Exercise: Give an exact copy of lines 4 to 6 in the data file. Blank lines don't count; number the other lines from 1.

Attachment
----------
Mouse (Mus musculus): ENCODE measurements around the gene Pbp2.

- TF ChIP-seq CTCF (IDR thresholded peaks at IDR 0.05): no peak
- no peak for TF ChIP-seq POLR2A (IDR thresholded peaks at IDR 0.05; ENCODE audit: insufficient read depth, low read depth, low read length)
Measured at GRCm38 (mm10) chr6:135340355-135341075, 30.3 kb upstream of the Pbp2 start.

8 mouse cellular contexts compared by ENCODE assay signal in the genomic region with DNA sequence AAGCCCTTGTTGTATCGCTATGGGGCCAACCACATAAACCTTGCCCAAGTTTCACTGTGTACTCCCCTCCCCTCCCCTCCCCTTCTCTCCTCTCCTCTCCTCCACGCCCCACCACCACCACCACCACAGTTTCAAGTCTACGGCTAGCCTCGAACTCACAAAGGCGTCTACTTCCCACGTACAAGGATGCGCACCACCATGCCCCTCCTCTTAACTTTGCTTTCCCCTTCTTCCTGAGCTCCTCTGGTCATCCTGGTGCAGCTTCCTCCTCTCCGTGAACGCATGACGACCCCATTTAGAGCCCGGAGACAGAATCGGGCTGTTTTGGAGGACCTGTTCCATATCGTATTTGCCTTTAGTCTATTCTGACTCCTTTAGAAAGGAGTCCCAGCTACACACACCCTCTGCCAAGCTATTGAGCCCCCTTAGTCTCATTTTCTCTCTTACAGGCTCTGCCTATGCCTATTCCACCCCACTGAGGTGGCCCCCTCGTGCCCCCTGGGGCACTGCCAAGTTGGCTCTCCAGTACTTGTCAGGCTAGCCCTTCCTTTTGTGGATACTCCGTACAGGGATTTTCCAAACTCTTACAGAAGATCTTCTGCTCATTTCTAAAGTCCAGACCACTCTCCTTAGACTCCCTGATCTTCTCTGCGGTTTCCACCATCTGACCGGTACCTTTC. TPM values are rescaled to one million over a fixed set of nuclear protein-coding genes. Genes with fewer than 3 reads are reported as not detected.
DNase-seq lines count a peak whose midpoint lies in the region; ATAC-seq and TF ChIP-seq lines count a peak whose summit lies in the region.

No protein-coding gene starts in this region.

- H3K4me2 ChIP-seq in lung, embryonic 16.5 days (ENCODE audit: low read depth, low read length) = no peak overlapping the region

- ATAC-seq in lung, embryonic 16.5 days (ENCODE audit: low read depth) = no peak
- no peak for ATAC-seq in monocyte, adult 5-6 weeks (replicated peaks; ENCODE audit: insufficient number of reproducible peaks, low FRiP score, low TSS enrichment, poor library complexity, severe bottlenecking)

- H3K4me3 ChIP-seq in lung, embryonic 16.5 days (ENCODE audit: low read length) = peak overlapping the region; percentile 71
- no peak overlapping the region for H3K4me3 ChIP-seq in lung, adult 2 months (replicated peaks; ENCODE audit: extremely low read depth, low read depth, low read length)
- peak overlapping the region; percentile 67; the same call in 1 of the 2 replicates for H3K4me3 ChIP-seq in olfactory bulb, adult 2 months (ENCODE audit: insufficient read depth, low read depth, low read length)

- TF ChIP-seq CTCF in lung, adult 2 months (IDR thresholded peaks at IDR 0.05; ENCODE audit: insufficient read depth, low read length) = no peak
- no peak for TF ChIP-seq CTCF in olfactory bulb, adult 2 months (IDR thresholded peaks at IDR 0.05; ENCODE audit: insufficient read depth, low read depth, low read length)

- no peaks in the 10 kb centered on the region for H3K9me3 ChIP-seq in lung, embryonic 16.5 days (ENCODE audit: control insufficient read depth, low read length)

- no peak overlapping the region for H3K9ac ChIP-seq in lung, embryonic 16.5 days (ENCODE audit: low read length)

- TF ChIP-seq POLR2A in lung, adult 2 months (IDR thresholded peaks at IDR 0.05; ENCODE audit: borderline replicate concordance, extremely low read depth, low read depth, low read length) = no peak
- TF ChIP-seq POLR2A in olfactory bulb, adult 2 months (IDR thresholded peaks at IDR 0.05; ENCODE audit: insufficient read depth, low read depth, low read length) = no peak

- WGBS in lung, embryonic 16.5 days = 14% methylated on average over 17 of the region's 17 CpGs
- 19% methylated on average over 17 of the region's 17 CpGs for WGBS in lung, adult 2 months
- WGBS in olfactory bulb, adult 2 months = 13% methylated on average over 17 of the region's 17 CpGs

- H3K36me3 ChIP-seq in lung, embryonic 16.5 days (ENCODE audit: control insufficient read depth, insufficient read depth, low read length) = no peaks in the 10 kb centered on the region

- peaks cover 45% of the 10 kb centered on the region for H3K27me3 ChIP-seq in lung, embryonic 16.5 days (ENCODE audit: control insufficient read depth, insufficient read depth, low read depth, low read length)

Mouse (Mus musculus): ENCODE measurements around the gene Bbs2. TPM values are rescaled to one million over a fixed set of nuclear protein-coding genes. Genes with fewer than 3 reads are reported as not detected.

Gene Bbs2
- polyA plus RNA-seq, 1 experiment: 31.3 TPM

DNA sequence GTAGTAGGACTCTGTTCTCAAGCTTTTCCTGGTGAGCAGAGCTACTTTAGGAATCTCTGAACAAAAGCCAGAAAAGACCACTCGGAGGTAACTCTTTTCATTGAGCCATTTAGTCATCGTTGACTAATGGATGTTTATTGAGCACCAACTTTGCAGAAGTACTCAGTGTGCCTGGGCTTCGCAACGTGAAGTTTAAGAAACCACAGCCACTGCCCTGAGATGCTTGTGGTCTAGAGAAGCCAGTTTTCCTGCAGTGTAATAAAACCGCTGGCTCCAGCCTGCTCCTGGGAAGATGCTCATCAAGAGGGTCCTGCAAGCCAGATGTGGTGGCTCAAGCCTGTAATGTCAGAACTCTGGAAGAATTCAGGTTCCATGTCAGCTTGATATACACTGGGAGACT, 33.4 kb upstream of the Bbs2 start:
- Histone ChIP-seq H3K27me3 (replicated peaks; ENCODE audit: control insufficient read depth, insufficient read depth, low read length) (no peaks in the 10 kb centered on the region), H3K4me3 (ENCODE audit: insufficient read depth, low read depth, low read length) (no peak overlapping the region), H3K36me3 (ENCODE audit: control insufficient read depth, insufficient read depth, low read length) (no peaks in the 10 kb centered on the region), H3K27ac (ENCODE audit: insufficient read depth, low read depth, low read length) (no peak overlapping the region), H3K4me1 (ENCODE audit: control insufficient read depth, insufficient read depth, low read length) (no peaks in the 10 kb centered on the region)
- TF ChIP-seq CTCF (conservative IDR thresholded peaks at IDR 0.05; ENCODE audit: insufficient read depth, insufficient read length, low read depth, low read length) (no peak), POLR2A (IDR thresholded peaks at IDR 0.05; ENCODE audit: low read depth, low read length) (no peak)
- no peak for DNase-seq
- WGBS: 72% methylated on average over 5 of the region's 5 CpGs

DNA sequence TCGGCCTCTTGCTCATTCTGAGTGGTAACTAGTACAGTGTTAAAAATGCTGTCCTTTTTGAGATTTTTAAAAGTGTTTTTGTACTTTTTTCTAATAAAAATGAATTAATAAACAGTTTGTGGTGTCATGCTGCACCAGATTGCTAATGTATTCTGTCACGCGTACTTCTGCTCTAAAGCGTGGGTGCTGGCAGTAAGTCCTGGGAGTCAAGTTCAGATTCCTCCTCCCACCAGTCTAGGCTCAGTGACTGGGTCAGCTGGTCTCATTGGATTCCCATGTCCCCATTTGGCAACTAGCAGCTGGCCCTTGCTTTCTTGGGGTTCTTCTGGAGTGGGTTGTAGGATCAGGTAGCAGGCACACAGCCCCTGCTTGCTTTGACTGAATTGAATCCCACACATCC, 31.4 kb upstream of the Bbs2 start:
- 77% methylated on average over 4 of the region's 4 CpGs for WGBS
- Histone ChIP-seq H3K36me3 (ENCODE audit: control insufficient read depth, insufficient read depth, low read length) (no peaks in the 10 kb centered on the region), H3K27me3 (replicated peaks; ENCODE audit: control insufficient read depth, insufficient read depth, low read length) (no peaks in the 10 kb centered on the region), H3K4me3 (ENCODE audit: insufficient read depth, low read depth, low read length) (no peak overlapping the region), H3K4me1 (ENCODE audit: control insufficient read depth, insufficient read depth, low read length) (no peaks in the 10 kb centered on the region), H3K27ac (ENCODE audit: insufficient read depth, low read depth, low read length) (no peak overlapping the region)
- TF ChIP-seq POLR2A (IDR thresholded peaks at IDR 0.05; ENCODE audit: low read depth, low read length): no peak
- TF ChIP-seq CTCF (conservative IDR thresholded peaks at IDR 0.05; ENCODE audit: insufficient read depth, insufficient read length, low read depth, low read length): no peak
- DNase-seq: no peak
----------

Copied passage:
Measured at GRCm38 (mm10) chr6:135340355-135341075, 30.3 kb upstream of the Pbp2 start.

8 mouse cellular contexts compared by ENCODE assay signal in the genomic region with DNA sequence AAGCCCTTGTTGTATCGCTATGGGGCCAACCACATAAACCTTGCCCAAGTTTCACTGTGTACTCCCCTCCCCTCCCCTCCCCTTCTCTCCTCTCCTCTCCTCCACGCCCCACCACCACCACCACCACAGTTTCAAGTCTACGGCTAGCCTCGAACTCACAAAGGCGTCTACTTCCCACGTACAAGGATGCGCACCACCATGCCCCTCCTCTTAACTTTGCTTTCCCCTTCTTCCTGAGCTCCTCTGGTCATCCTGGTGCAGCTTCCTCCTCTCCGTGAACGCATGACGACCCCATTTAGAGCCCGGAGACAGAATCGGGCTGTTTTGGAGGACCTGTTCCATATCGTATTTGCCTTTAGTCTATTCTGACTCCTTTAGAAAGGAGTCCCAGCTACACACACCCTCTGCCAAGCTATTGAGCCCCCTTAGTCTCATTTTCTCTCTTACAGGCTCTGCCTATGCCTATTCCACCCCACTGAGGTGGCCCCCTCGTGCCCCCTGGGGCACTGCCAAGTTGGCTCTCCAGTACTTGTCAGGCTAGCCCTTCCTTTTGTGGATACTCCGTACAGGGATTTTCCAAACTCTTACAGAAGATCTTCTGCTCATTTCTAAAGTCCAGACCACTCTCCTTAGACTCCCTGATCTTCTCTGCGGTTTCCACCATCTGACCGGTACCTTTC. TPM values are rescaled to one million over a fixed set of nuclear protein-coding genes. Genes with fewer than 3 reads are reported as not detected.
DNase-seq lines count a peak whose midpoint lies in the region; ATAC-seq and TF ChIP-seq lines count a peak whose summit lies in the region.